Childhood and adolescence is a time of rapid social, emotional, and physical development and change. Results from Mission Australia’s 2017 Youth Survey revealed that issues which young people felt either ‘extremely’ or ‘very’ concerned about are:

  • Coping with stress: 48.6 percent.
  • School or study problems: 38.3 percent.
  • Body image: 33.3 percent.
  • Depression: 24.6 percent.
  • Family conflict 21.3 percent.
  • Personal safety: 17 percent.
  • Bullying/emotional abuse: 16.5 percent.

The results also showed that girls (18.4 percent) were more likely to name bullying as an issue of concern, compared to boys (11.7 percent). Other issues named as concerns in 2017, such as equity and discrimination (27.3 percent), mental health (33.7 percent) and LGBTI issues (7.1 percent) may also include aspects of bullying. Providing and promoting a range of avenues for students to discuss and seek help for the issues concerning them is an important, practical way schools can support the mental health and wellbeing of their students. It’s important that schools prevent and respond to bullying in the context of a whole school approach.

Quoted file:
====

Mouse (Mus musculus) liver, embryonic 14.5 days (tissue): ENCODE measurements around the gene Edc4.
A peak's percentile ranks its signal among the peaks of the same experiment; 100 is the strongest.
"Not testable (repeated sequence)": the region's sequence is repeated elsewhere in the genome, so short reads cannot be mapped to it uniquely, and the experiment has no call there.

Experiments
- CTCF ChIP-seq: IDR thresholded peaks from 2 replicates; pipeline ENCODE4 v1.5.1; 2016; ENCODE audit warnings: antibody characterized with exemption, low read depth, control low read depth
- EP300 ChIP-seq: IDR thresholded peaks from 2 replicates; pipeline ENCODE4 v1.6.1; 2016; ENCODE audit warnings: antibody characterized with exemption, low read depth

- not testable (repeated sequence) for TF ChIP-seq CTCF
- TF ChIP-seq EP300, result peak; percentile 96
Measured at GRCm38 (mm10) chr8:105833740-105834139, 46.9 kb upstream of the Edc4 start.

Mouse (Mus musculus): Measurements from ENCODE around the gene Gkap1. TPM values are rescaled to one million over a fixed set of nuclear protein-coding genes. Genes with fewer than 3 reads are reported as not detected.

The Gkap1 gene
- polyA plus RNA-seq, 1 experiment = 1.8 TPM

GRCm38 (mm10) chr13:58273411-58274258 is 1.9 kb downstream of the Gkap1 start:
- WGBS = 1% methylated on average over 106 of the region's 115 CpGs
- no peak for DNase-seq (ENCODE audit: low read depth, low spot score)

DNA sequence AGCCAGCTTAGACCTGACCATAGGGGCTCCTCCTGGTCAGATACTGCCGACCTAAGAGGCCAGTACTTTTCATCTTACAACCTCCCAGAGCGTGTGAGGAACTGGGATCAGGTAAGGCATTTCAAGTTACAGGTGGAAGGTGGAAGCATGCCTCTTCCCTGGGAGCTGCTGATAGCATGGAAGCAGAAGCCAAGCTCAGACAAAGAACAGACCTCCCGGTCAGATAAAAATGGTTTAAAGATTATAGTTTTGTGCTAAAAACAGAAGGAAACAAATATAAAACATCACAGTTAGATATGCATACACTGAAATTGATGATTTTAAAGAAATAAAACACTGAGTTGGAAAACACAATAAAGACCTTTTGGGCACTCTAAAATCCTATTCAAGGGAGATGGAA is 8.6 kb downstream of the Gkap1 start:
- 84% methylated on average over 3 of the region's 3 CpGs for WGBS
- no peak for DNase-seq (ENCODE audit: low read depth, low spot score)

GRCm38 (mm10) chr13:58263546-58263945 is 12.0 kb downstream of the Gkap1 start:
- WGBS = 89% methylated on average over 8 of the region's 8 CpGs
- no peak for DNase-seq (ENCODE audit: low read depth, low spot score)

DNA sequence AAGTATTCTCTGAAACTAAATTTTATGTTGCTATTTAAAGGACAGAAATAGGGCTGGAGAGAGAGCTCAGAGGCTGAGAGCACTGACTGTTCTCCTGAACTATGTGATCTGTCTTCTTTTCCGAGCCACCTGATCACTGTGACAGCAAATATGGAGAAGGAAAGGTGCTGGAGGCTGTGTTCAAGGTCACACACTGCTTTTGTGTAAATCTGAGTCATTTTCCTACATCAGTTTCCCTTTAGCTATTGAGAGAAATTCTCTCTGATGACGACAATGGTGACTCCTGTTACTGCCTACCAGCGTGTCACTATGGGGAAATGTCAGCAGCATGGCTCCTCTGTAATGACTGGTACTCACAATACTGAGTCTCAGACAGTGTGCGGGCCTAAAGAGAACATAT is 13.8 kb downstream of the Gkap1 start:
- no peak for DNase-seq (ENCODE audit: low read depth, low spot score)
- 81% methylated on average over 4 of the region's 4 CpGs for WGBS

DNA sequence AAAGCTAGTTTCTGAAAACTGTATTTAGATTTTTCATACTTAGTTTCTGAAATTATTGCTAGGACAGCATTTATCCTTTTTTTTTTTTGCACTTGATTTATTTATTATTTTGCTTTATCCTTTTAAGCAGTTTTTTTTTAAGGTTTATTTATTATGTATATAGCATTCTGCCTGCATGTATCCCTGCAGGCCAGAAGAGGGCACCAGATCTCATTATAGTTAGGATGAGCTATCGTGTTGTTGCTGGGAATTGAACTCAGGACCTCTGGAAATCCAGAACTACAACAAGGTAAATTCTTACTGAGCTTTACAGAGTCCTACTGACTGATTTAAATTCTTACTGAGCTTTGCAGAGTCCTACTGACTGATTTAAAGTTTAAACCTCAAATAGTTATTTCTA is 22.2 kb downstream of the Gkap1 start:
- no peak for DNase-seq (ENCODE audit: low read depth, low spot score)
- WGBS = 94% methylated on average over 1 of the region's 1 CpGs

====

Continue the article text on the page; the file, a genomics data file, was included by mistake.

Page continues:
What are the warning signs that a child or young person may be experiencing bullying?

  • Noticing changes in how someone is feeling and thinking.
  • Expressing things have changed or aren’t quite right.
  • Refusal to attend school or class and increases to non-attendance.
  • Noticeable feelings of anxiousness or distress.
  • Changes in the way they function or carry out day-to-day life.